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Wednesday, 09 November 2022 18:34

Grandstanding about Musk and Twitter is simply a waste of time Featured

Don Quixote was often inclined to tilt at windmills. Don Quixote was often inclined to tilt at windmills. Image by Piet van de Wiel from Pixabay

When politicians indulge in grandstanding on issues over which they have no control, the normal reaction is to ignore them and treat them with derision.

But when government-appointed functionaries also start indulging in the same kind of spin, in a bid to draw attention to themselves and get their mugs in the media, they need to be called out.

If one is wondering what this is all about, it concerns the gratuitous statements made by the eSafety Commissioner, Julie Inman Grant, about the acquisition of Twitter by Tesla and SpaceX chief executive Elon Musk.

Now if Inman Grant had vented on any topic under the sun on some forum or the other in her capacity as a private individual, one would have nothing to say. [It is important to note here that she is an external contributor to the defence industry lobby group, the Australian Strategic Policy Institute.]

But when someone in this kind of post attempts to comment on something about which they have absolutely no jurisdiction or control, it is a different kettle of fish.

Inman Grant made her statements to a Senate estimates committee – no doubt, because she was aware that some mainstream media outlet or the other would faithfully report what she said.

"If the first week of the chief twit's tenure is any indication, I think they have a bumpy ride ahead of them," she was reported as saying.


Image by Nuno Rebocho from Pixabay

"It's said that content moderation is not rocket science, but in some ways it's more complex and nuanced than that."

There has been a lot said and written about Musk's acquisition of the social media platform, most of it from that part of the peanut gallery that considers they must have a say in how a commercial social media company is run.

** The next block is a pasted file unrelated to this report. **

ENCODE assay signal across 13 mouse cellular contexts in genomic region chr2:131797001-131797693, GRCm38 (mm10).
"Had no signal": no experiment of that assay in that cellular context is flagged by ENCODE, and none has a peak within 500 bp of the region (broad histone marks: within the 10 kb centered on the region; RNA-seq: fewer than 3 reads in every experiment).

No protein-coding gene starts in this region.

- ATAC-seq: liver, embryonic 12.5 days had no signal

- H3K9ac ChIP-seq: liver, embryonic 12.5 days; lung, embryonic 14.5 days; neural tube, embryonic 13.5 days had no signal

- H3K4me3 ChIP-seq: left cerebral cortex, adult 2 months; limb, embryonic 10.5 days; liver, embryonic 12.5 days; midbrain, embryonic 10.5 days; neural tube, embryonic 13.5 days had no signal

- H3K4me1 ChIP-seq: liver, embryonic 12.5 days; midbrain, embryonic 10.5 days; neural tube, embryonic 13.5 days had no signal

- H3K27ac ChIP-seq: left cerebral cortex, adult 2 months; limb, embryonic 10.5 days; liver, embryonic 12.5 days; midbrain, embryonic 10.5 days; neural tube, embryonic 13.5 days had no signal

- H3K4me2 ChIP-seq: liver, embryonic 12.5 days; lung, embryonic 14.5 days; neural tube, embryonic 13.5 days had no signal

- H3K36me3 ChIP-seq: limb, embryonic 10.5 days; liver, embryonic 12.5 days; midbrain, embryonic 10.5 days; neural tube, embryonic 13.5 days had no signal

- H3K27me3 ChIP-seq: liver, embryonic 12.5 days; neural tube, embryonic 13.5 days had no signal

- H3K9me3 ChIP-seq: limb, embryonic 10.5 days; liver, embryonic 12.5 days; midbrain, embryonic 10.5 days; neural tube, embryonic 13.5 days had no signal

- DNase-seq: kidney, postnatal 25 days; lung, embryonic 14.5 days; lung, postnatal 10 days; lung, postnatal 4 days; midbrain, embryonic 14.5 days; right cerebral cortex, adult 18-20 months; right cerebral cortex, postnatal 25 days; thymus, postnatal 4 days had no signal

That is the point: Twitter is a commercial company, and Musk, no doubt, aims to make money off it. He has made plenty of money already, to the point where he is the richest person in the world.

Now that he has taken Twitter private, it is entirely up to him what rules he puts in place, or what he chooses to allow or disallow.

There is a simple solution for those whose delicate sensibilities are offended by the direction Twitter takes under Musk: simply get off the platform. The service is being provided free and anyone who lacks the IQ to realise that this means the user is the product needs to sharpen up.

Inman Grant said she wanted to find out if Twitter would recognise Australian laws, respond to regulatory requests and maintain escalation paths.

This is a silly statement. Every company, foreign or Australian, has to abide by the country's laws when they set up business here. If they are given a bye, then it is governments, both federal and state, that have to be taken to task.

If politicians are inclined to give this company or that a pass, then they should be held accountable. But one doubts if Inman Grant will go down that route, seeing that she owes her appointment to a political faction: the Coalition, and, more particularly, former communications minister Paul Fletcher.

Inman Grant worked for Twitter for a couple of years [2014-2016] as director of Public Policy in Australia and south-east Asia. But that was a long time ago and the technology industry has changed no end.

She would probably be better off spending her time looking at how the ABC siphons off data from children who sign up for iview and how to prevent that data from being sent to Facebook, Google, Tealium and Chartbeat.

This is something that politicians do not want to talk about, but one which Inman Grant can take up if she really wants to protect kids. Else, she can issue a statement on the ongoing COP summit or even the US mid-term elections. Some words on the T20 Cricket World Cup tournament would have as much meaning and relevance. 

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Sam Varghese

Sam Varghese has been writing for iTWire since 2006, a year after the site came into existence. For nearly a decade thereafter, he wrote mostly about free and open source software, based on his own use of this genre of software. Since May 2016, he has been writing across many areas of technology. He has been a journalist for nearly 40 years in India (Indian Express and Deccan Herald), the UAE (Khaleej Times) and Australia (Daily Commercial News (now defunct) and The Age). His personal blog is titled Irregular Expression.

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